On May 26 two paratrooper medics from the U.S. Army’s 1st Filipino Regiment chuted in near the crash site to care for Hastings and her companions before leading them on a 10-mile trek down the mountain. Meanwhile, another eight paratroopers jumped in to establish a base camp in the valley, while relays of fighter aircraft reportedly circled overhead “to see that the natives behave.” The Army’s press releases focused on the alluring WAC, noting that crews of the rescue planes could hear her “clear, firm voice” over the walkie-talkie, assuring them, “I am fine and enjoying it all.” For its own reasons the Army portrayed the event as a great adventure rather than a senseless tragedy.

The rescue plan Army planners ultimately conceived was to land a Waco CG-4A glider on a landing strip carved out of the jungle, load survivors and paratroopers aboard, then yank the engineless aircraft back into the air. The latter feat would be accomplished by having a low-flying C-47 fitted with a dangling steel hook snatch the glider’s tow rope, which the rescuers would suspend above the ground by two poles. The transport’s grappling hook was attached to 1,000 feet of steel cable on a winch, which would further reduce shock loading. Until March 1945 the system had only been used to retrieve empty gliders, though a medevac mission conducted that month showed it could be done with a glider carrying human passengers. Getting wind of the operation, Canadian adventurer Alexander Cann parachuted into the valley with a film camera to document the rescue on behalf of the Netherlands Indies Information Service; his 12-minute documentary, Rescue From Shangri-la, is viewable on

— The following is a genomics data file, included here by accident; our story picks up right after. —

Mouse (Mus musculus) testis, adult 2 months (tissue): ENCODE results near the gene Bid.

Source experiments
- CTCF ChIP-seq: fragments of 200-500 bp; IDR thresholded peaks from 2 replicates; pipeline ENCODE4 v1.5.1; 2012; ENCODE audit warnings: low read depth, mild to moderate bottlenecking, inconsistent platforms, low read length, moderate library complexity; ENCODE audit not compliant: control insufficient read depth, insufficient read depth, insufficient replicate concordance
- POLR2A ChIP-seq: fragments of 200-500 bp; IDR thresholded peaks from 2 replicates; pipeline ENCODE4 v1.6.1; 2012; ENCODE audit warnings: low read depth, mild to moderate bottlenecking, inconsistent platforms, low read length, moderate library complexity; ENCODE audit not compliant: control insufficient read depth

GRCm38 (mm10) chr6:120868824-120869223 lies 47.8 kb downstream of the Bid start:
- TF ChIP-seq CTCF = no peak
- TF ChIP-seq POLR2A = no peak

McCollom, Hastings and Decker (at center from left) and members of the rescue team pose for a group photo in front of the Waco CG-4A glider. / Frank Filan, Associated Press